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No, Cercie Miller isn’t another aspiring Jazz singer (something I half–expect when someone asks me to review a CD by a female–led group); she’s a saxophonist, and a damn good one too. Unlike baritone saxophonist Claire Daly, whose marvelous album, Swing Low, we reviewed a couple of months ago, Miller bounces merrily all over the map, playing alto on half a dozen numbers, tenor on two, soprano on “Blue Vistas” and sharing the podium on three tunes (recorded in concert) with her good friend, the nimble, fleet–fingered trumpeter Tiger Okoshi. According to the liner notes, Miller enhanced her sound under Joe Allard at the New England Conservatory, and he deserves applause for a job well done — she displays an attractive, well–rounded tone on all three instruments. While comparisons are made to Benny Carter and Pony Poindexter, they somehow escape me. Miller has a sound all her own, and a keen, articulate point of view to go with it. She’s also a respectable writer, a talent best exemplified in the saucy “Night I Met Eddie Palmieri” (who, she says, had some nice things to say about her playing, hence the musical accolade). Miller also wrote “Blue Vistas,” “Wake Up Call,” the Scottish–flavored “Southerland’s Muse” (for her grandfather, Clarence) and “Dedication” — each of which is exemplary — while bassist Clark charted “Sister of Brotherly Love” and drummer Savine “Near Elm.” Two well–known Jazz compositions — Richard Carpenter’s “Walkin’,” Ellington’s “Mood Indigo” — close the session, with Miller’s warm–blooded tenor especially seductive on the latter. Okoshi amplifies the quartet on “Wake Up Call,” “Eddie Palmieri” and “Walkin’,” and makes a forceful impression every time. Also making a notable impression is pianist Tim Ray whose solos are consistently sharp and in the pocket. Miller has kept the group together for more than a dozen years, and the advantages of such a long and close association are clear on every number, expressed in a remarkable tightness that often approaches telepathic. In reading the liners, I found that Miller and I have at least one thing in common — we both grew up in Washington, D.C. As far as I can see, that’s where we part company. I got the looks, she got the talent. (Actually, she got the looks too.) Talent she definitely has, in abundance, an assertion we hope you might endeavor to verify by granting Blue Vistas an audition.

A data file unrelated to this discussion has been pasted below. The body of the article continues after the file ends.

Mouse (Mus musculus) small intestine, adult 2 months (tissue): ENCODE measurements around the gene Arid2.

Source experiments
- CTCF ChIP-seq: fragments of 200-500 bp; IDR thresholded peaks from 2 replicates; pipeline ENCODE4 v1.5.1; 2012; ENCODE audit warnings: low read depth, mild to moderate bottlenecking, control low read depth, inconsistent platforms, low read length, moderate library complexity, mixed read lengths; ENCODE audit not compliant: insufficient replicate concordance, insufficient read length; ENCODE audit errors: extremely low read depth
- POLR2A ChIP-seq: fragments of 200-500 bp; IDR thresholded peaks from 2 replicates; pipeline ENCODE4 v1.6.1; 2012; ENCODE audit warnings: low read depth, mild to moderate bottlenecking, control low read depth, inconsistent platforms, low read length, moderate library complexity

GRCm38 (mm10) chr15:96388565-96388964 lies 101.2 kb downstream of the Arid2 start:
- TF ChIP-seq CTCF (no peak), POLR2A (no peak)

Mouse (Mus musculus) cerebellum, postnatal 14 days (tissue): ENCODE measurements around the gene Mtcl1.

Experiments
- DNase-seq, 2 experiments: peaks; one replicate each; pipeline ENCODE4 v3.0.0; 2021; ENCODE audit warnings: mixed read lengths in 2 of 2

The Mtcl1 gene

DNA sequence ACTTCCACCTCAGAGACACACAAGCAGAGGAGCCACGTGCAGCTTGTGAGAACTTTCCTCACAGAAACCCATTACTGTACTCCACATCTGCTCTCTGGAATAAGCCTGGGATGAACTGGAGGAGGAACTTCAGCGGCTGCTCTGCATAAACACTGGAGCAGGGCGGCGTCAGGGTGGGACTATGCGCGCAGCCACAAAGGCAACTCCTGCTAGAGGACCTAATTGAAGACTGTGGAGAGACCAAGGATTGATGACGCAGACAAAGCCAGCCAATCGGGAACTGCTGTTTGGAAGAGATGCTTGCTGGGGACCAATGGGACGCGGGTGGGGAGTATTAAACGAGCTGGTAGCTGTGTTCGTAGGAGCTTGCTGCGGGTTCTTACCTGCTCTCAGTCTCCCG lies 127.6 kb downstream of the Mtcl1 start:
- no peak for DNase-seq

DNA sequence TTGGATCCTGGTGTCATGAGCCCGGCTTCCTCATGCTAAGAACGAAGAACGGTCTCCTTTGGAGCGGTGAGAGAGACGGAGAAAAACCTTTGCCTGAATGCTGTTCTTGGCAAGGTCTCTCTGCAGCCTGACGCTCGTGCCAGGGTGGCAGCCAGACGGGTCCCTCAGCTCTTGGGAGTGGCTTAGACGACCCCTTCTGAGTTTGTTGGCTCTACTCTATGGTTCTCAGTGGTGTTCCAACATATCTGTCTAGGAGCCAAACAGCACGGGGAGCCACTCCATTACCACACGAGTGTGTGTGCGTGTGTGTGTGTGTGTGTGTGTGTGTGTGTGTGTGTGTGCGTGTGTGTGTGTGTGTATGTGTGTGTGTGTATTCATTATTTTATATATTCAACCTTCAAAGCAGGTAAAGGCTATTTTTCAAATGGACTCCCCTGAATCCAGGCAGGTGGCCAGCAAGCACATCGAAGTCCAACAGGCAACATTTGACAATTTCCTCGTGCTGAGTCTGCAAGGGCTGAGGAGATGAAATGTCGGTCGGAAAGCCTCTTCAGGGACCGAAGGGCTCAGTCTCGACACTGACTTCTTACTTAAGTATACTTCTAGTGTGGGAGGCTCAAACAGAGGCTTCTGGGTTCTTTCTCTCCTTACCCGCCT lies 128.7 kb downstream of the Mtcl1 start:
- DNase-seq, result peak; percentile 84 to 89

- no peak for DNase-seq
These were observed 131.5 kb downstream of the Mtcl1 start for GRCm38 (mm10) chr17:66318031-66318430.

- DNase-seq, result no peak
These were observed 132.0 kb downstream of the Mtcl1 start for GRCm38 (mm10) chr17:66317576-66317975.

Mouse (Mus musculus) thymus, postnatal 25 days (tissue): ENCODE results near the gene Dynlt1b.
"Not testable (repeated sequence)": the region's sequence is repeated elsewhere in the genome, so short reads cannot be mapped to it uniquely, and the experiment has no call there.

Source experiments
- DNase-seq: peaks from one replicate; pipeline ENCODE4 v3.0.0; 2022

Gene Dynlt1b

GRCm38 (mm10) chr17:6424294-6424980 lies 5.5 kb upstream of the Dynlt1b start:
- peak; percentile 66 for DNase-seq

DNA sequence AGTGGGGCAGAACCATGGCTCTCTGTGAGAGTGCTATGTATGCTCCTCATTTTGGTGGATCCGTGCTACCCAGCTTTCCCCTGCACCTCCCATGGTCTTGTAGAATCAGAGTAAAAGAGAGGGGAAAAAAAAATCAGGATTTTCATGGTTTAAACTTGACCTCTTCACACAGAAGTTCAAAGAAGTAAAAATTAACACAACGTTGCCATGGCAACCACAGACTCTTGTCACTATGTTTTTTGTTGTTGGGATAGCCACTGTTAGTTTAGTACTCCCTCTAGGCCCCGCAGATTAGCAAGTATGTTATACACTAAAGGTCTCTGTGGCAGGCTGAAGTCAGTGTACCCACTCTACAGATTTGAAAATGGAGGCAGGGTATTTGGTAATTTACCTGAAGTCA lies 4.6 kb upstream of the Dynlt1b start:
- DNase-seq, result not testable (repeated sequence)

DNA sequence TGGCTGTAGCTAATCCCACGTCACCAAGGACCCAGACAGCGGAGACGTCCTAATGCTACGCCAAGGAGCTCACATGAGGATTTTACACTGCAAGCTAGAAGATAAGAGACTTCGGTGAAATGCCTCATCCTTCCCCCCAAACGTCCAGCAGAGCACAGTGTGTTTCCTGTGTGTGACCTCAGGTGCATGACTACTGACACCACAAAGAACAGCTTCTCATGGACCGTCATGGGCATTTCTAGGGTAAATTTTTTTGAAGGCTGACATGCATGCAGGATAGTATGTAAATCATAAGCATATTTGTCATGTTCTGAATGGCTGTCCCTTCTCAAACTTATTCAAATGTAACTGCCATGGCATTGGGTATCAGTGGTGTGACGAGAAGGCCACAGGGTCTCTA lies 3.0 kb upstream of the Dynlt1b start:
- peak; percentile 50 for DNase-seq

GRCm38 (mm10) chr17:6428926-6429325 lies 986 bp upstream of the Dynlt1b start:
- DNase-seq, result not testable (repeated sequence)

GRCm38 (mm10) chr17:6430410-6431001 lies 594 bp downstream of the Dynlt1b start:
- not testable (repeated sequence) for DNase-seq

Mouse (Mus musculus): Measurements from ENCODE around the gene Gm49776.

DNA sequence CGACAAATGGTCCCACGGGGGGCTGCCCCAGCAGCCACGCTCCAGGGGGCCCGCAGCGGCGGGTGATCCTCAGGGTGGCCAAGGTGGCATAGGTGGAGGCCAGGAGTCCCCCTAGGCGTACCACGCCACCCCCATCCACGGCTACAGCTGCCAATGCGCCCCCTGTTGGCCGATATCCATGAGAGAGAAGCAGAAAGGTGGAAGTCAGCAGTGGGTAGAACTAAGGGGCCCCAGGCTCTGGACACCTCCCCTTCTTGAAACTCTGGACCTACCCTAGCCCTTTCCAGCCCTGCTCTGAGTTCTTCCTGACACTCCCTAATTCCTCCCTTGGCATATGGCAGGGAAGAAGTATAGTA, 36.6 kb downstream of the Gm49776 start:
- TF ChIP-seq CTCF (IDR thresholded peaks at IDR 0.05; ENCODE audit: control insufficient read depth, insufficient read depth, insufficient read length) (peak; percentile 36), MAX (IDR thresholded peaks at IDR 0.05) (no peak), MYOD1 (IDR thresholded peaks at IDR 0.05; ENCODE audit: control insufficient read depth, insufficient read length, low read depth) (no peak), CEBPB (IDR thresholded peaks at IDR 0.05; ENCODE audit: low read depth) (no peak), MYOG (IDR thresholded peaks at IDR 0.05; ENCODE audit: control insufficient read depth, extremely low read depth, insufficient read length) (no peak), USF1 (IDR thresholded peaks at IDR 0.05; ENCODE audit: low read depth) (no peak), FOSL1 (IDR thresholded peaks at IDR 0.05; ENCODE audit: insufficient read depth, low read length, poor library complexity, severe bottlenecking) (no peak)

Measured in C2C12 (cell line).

Track listing: Blue Vistas; Sister of Brotherly Love; Wake Up Call; Near Elm; Southerland’s Music; The Night I Met Eddie Palmieri; Dedication; Walkin’; Mood Indigo (58:46).
Cercie Miller, saxophones; Tim Ray, piano; David Clark, bass; Bob Savine, drums. Special guest
I was first exposed to jazz as a middle school band student. A college ensemble passed through and put on a concert for the band students (of which I was one). The level of mastery and musicianship blew me away, intimidated, and inspired me
I was first exposed to jazz as a middle school band student. A college ensemble passed through and put on a concert for the band students (of which I was one). The level of mastery and musicianship blew me away, intimidated, and inspired me. Try as I might, I was never able to achieve a high enough level of competency to perform at the level I was first and subsequently exposed to. Regardless, I was hooked on jazz and remain so to this day.